The Interview – NCERT Solutions

Q. What are some of the positive views on interviews?

Ans. Interviews, have become a fundamental part of journalism. It is a useful means of communication. At times, it is the biggest source of truth, and it is practiced as art. Denis Brian has stated that in today’s world we get to know “our contemporaries” through their interviews.

Q. Why do most celebrity writers despise being interviewed?

Ans. Celebrity writers believe that the interviews unduly intrude in their private lives. They regard themselves as victims of interviews. They claim that the interview in some way ‘diminishes’ them. Certain celebrities like V.S. Naipaul have claimed that interviews leave them wounded, while others like Rudyard Kipling have referred to it as a crime and an immoral act.

Q. What is the belief in some primitive cultures about being photographed?

Ans. Some primitive cultures believed that getting oneself photographed would rob them of their souls.

Q. What do you understand by the expression “thumbprints on his windpipe”?

Ans. ‘Thumbprints on his windpipe’ means to choke or suffocate somebody by applying pressure on his throat. Saul Bellow uses this expression to refer to the pressure and discomfort felt by a celebrity while giving an interview.

Q. Who, in today’s world, is our chief source of information about personalities?

Ans. In today’s world, the interviewer is our chief source of information about personalities.

Q. Do you think Umberto Eco likes being interviewed? Give reasons for your opinion.

Ans. Umberto Eco, in all possibilities, likes being interviewed. He readily answers every question asked by Mukund Padmanabhan in an energetic and lively manner. He does not seem apprehensive about sharing his secrets, experiences and opinions with the interviewer, and consequently, the world. There is no indication throughout the interview that he dislikes being interviewed.

Q. How does Eco find the time to write so much?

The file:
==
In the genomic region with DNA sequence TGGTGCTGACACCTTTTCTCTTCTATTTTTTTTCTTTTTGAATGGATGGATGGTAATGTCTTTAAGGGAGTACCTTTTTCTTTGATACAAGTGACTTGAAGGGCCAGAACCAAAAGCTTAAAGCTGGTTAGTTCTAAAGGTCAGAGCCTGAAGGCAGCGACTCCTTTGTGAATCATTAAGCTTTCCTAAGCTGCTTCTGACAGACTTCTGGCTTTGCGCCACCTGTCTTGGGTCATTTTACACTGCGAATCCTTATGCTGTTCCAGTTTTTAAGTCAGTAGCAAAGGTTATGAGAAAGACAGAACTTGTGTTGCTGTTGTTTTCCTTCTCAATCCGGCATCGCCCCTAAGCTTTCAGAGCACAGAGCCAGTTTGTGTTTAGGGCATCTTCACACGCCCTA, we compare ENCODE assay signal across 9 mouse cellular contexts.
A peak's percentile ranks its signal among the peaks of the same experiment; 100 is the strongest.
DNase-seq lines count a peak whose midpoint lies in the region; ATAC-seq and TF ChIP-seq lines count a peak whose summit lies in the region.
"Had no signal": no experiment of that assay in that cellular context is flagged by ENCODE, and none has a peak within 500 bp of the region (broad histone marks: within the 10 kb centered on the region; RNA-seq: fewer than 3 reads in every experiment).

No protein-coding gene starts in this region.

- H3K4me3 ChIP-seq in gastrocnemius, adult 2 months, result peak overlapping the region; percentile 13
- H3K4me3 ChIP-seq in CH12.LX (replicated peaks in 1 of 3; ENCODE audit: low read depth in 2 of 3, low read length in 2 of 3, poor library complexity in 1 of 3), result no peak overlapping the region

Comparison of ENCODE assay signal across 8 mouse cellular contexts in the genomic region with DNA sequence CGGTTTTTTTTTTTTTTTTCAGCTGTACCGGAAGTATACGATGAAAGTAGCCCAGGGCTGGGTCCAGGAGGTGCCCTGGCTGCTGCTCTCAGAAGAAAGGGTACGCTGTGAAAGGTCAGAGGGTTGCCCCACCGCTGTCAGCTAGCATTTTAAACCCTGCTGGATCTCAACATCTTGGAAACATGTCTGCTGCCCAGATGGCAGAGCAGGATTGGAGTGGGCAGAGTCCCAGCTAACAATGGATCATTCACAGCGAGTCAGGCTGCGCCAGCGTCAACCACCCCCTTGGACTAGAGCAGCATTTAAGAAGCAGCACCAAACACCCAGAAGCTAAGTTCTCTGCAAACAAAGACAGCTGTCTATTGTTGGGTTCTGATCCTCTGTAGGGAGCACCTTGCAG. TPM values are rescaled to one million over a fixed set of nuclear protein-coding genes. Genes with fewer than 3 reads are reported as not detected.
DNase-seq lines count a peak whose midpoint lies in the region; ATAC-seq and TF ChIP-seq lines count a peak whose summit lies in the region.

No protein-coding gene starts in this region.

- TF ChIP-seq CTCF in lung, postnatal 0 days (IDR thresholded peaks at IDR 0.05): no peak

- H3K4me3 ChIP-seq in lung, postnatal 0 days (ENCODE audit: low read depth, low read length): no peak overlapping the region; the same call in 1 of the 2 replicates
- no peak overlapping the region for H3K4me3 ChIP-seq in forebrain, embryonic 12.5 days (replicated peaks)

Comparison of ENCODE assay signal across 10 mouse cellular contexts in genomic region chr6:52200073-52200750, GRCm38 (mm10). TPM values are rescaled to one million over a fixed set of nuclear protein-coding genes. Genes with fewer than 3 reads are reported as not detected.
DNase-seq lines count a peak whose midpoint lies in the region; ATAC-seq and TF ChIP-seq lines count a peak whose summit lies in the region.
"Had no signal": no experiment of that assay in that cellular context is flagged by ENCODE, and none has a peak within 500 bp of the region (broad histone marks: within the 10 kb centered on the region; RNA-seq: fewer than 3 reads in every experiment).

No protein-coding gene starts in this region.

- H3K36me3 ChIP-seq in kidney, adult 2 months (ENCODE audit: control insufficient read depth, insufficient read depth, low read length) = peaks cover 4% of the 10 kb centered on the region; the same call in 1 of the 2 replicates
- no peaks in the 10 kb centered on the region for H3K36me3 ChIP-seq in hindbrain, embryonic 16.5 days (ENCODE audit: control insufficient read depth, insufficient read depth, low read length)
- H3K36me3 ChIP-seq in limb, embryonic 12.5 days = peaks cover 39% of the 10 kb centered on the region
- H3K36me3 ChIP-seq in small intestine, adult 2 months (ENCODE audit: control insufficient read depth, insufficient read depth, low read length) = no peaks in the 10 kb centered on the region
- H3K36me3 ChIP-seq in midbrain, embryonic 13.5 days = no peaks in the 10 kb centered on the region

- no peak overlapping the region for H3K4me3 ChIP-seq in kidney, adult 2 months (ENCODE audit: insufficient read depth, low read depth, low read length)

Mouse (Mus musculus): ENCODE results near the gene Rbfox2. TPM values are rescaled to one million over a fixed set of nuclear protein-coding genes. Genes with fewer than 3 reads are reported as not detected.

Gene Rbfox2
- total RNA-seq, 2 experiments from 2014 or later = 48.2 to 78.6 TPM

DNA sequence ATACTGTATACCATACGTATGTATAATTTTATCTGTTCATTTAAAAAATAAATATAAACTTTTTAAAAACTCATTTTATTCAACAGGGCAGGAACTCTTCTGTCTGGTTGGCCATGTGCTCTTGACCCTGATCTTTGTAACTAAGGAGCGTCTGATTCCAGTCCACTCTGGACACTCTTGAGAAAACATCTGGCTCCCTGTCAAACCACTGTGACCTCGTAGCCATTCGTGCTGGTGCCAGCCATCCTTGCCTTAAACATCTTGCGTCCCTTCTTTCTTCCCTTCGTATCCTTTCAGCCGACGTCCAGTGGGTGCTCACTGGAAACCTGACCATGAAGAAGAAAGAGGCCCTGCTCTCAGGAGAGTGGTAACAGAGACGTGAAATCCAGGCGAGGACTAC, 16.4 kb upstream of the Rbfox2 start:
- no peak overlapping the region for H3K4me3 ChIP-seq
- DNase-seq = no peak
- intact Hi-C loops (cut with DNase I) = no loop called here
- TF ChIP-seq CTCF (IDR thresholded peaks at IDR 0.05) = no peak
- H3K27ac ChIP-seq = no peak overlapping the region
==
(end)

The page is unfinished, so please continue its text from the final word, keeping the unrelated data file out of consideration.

Ans. During the interview, Mukund Padmanabhan reiterates David Lodge’s surprise on Umberto Eco’s large amount of works and how he manages to write them all. To this Eco replies that just like the universe has empty spaces, our lives too, have a lot of empty spaces; he calls them ‘interstices’. Whenever he has a few moments to spare in between two different tasks, instead of wasting them, he uses the time to write. He even gives an example of his working technique. He says that while waiting for someone to come up the elevator he keeps himself busy.

Q. What was distinctive about Eco’s academic writing style?

Ans. Eco’s writing style is strikingly different from that of the standard academic mode. The academicians first make a thorough research, then move on to prove their hypotheses, and finally give their conclusion on the subject. The final outcome, therefore, comes out as tedious. Eco, on the other hand, tells the story of his research, including his “trials and errors”. While the scholars usually use a very depersonalised and dull manner, Eco’s manner is personalised and playful, and in the form of a narrative.

Q. Did Umberto Eco consider himself a novelist first or an academic scholar?

Ans. Umberto Eco considered himself an academic scholar first and then a novelist. He wrote more scholarly articles as compared to novels; and he attended academic conferences and not meetings of Pen Clubs and writers. According to him, he was a university professor who wrote novels on Sundays. “I started writing novels by accident,” he said.

Q. What is the reason for the huge success of the novel, The Name of the Rose?

Ans. Umberto Eco has rightly pointed out that the success behind ‘The Name of the Rose’ is unknown and even a mystery to him as well. According to him, it is certainly not possible to ascertain the reason or logic behind a book’s success or failure; one can only make wild guesses. Perhaps the time in history when it was written has proved favourable for its success. According to Mukund, the novel’s setting in the medieval past might have contributed to its success. But many novels written about the medieval past have failed to get as much success.

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